I recently had the opportunity to travel to Haiti. My father’s friend knew of a ministry in Haiti that needed help with their generators, so my father, a generator technician, jumped at the opportunity and brought me along. I didn’t know what to expect in Haiti. I knew it was the poorest nation in the Western Hemisphere. I knew they didn’t speak English. I knew they needed help, or so I was told.
I had two major experiences. The first was a visit to an orphanage. We brought balloons, candy and coloring books for the children. I found myself “playing” soccer with two other Haitians who looked to be 15 and 12. Let’s just say soccer is not my sport. I laughed with them and communicated as best I could. They showed me — not verbally, but emotionally — that they, too, were teenagers who want to have fun but also have life ambitions — ambitions that, for them, would be much harder to accomplish than mine. I showed them compassion. I truly cared about them. I was authentic. I hope it impacted them.
The second experience was a conversation I had with a man named Phil. Phil is your quintessential Christian old man. I was doing homework when he walked up to me and inquired about my schooling. I told him I was a senior and wanted to major in English at Middlebury College. At my mentioning of Middlebury, he remarked that his brother “lost his faith” at that school. I quietly responded that I didn’t have a lot of faith to lose. At this, he looked at me and continued about how his faith “blossomed” when he went to Oberlin. He asked to pray for me. I cordially agreed. He prayed and then left. That’s all. When he came over to talk to me, he had no interest in who I was, what I was doing or what I wanted to do. Instead, he thought I would do better to listen his story. He was not compassionate. He did not truly care about me. He was not authentic.
These experiences made me think about mission trips, about helping others, about compassion. When Americans go on mission trips, who are they going for? Many go on mission trips to feel better about themselves. Going on a mission trip is a badge of honor within Christianity: “I have been on a mission trip. I have actually done something. I am a ‘good Christian.’” They want to see the results of their work. When one builds a house, he can say, “Look at what I have built.” It is instant gratification.
But when people go on mission trips, do they actually help? For some, a house is what they need. That was the case for Madame Christensen. She and her husband were unable to build housing for their children, so mission groups came in and built houses for them. But how much better off would Haiti be if people stopped bringing “stuff” and started bringing something that will better the people? Houses do not create an economy. Houses do not create infrastructure. Houses do not create change. Those are three major things Haiti needs. Housing is only aesthetic.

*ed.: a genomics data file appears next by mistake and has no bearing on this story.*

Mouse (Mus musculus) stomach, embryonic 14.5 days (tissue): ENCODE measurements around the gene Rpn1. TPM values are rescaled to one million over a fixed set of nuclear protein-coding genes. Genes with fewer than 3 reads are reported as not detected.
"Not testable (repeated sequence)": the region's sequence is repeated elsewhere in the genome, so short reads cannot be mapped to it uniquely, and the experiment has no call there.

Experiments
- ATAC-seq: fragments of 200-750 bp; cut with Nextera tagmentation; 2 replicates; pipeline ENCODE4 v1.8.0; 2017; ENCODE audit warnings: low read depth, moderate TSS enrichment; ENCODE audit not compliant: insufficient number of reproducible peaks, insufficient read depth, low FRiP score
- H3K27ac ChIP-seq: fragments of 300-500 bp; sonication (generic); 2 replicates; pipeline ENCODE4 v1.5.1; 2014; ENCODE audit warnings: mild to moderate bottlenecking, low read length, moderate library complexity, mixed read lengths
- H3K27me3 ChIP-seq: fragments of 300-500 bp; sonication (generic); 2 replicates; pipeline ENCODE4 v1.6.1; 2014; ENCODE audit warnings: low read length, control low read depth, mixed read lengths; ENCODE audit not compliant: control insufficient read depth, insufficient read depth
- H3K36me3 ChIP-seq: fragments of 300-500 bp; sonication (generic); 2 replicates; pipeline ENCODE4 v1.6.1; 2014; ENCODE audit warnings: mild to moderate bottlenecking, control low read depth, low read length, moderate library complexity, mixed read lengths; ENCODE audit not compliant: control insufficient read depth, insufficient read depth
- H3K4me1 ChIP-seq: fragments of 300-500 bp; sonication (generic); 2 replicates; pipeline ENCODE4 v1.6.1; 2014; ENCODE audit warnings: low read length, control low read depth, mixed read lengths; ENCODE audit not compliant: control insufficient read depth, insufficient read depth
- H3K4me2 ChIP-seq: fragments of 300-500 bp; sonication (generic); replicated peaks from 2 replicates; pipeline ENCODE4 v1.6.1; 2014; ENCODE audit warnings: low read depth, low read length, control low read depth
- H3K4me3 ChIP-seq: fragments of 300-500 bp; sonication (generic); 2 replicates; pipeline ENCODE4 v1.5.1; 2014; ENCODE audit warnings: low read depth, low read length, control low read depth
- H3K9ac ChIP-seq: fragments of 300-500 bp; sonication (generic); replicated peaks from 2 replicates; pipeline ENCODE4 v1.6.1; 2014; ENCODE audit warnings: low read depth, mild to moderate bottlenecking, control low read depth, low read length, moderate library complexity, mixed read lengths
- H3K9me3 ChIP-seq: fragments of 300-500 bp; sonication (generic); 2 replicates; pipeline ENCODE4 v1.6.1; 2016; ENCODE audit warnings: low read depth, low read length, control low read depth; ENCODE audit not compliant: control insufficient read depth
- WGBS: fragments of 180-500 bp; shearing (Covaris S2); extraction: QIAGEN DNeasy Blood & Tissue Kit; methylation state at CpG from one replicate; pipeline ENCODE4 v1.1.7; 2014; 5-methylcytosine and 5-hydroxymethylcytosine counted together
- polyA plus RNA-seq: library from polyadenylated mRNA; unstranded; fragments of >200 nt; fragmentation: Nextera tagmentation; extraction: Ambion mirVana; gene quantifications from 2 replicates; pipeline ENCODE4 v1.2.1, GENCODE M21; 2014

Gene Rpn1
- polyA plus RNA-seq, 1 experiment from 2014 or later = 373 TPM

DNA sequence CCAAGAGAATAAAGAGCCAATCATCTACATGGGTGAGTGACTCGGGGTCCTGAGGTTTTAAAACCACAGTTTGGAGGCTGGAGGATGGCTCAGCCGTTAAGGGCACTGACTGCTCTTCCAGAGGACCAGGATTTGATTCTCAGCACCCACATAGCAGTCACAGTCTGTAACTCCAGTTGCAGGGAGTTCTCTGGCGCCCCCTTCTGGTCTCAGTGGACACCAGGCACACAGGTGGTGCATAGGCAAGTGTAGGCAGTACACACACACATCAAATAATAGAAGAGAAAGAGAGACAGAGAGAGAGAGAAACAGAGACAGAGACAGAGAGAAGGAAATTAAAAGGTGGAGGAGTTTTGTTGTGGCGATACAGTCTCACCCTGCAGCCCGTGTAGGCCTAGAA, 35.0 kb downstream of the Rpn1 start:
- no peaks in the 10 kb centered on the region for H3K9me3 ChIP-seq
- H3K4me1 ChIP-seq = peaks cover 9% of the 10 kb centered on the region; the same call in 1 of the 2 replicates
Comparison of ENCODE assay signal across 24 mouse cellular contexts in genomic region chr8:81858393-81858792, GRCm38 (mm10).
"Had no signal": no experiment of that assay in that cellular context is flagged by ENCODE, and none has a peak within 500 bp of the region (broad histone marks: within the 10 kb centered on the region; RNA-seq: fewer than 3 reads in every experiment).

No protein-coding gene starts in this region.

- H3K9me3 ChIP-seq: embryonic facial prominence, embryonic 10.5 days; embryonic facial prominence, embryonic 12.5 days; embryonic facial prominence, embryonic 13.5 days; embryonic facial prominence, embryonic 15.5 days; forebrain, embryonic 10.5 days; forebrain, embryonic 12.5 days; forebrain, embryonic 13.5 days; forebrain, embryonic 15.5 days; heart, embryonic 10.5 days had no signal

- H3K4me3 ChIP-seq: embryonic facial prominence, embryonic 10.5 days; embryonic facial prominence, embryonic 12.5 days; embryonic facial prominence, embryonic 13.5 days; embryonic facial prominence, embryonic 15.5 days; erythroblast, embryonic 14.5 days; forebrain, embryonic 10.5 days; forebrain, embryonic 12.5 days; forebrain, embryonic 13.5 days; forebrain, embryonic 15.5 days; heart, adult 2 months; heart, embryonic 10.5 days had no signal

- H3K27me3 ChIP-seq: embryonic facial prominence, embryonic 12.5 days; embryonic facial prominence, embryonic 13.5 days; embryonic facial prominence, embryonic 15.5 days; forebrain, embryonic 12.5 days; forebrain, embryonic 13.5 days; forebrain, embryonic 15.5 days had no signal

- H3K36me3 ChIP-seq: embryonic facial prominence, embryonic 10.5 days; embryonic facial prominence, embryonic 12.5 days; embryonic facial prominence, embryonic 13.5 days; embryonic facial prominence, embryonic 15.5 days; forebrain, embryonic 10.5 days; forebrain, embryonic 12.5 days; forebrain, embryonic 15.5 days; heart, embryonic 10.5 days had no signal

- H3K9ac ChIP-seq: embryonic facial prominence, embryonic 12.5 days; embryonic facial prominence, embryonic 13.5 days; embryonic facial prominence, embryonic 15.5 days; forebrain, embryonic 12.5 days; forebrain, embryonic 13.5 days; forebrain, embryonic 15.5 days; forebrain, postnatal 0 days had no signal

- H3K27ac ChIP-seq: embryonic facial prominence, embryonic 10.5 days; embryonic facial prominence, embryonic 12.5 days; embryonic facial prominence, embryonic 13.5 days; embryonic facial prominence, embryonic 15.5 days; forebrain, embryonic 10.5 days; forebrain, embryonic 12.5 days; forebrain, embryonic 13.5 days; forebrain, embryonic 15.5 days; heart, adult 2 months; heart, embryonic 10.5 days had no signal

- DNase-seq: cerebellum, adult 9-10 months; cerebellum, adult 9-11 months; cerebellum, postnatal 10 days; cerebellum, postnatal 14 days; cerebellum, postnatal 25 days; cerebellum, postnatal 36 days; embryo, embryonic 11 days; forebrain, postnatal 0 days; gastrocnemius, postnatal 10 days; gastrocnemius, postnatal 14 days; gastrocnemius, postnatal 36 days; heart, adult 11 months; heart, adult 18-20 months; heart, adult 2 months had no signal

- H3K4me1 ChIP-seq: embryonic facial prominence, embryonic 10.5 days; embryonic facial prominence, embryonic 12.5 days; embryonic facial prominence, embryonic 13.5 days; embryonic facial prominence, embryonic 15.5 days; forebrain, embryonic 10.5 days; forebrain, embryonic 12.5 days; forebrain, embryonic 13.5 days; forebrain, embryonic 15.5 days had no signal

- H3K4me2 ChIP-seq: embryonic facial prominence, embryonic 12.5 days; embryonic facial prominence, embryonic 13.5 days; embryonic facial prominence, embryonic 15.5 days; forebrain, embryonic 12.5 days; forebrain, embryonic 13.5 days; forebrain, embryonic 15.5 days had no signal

That is what I love about the ministry we worked with. FISH Ministries does not give the Haitians stuff; they teach them. They are starting classes to teach the Haitians agriculture, mechanics, medicine and construction. FISH Ministries gives them education — an opportunity to better themselves and their community. Education is not aesthetic. When FISH Ministries teaches the Haitians, they not only give the Haitians skills, but they also give them compassion. They take an interest in the Haitians’ lives. They care about the Haitians. They are authentic.
I also learned much about compassion. Through my experience with Phil, I saw how most people approach others — selfishly. I recognized this and made it my goal to never treat another person that way. This is applicable within all facets of life. Are we extending compassion to those around us, or are we extending compassion only to ourselves? Are we taking an interest in others, or are we only interested in ourselves? What is the most compassionate thing we can do in mission work? Build houses? Educate? Or simply take an interest in the foreign group?
I can tell you, when someone experiences compassion, they do not leave as the same person. They are changed. They realize life is not what they see around them — death, destruction, disaster. They realize that somewhere in the world, someone cares. These are questions we need to ask. Without asking these questions, we will be perpetually ineffective at all endeavors to authentically help someone.
Devin Brown is a senior at Fern Creek High School.